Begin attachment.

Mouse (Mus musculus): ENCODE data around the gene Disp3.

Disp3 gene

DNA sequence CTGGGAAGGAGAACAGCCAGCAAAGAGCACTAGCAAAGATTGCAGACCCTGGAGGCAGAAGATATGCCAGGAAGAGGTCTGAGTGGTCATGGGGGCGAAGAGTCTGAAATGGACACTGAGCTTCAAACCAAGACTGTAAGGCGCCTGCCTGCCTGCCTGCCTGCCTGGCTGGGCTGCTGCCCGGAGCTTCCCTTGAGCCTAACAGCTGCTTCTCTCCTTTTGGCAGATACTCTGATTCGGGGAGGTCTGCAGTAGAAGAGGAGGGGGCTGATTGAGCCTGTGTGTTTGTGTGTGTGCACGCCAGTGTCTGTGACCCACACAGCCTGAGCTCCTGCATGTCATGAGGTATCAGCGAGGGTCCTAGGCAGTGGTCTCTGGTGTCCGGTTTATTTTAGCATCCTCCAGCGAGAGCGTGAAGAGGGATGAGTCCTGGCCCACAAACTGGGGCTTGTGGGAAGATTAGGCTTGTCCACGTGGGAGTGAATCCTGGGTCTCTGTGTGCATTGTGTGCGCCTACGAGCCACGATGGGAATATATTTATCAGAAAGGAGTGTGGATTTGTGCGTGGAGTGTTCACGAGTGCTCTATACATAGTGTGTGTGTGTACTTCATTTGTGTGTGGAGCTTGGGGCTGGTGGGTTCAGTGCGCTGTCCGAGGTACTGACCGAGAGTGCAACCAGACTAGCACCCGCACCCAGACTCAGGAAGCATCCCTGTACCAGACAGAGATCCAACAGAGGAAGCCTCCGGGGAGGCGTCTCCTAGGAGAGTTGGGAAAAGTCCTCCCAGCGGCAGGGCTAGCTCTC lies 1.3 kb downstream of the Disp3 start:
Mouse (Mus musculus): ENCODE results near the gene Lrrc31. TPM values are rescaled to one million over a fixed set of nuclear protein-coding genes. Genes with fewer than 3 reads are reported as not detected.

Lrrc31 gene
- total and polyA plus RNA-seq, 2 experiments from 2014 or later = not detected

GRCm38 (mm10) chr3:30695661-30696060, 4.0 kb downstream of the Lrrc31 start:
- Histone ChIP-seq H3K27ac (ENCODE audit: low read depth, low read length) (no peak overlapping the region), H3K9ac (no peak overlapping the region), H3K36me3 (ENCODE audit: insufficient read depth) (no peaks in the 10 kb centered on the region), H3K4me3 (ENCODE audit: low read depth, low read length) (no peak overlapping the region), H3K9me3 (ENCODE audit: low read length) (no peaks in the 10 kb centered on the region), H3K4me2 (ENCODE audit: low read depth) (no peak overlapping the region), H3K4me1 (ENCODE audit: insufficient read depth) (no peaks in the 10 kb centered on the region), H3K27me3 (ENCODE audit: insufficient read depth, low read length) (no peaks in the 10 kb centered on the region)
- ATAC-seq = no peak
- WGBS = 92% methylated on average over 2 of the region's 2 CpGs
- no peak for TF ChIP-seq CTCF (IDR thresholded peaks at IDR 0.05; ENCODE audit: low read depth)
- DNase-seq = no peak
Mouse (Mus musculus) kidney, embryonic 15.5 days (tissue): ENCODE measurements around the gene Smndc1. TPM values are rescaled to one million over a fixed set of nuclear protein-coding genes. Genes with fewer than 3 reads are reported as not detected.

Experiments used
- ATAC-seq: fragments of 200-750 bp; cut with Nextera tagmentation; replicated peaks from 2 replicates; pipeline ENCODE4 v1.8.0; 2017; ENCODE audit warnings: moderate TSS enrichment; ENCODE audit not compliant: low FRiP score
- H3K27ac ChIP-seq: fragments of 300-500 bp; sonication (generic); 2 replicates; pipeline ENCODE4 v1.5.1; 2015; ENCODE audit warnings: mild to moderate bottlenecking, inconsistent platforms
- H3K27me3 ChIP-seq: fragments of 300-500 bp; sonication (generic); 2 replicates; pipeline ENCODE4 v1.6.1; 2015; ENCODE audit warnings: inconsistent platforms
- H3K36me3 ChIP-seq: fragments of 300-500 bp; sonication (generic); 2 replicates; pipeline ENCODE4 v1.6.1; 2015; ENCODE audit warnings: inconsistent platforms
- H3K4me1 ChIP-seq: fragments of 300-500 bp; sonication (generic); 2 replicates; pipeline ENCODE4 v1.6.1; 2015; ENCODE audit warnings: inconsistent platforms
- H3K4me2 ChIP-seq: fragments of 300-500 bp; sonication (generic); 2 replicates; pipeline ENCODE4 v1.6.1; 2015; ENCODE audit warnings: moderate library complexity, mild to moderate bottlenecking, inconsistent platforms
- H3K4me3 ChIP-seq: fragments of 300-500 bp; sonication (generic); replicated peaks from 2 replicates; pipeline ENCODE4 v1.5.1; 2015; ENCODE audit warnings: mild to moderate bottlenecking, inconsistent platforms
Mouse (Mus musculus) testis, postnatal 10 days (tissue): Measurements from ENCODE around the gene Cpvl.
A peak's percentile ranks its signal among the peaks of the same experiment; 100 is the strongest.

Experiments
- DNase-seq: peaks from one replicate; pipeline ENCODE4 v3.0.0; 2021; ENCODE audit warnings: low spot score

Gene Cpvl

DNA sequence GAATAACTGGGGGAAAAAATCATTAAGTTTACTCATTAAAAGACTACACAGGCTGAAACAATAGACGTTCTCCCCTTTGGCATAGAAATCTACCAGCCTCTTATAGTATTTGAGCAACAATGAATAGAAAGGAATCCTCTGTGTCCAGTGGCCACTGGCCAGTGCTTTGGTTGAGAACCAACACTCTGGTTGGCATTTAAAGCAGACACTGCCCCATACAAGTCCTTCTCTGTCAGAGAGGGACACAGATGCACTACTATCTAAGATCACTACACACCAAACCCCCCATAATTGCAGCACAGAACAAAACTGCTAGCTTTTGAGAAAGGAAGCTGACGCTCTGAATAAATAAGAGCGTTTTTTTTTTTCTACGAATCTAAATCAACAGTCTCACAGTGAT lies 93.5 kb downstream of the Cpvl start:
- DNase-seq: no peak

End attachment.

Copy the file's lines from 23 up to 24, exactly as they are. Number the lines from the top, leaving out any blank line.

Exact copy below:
A peak's percentile ranks its signal among the peaks of the same experiment; 100 is the strongest.

Experiments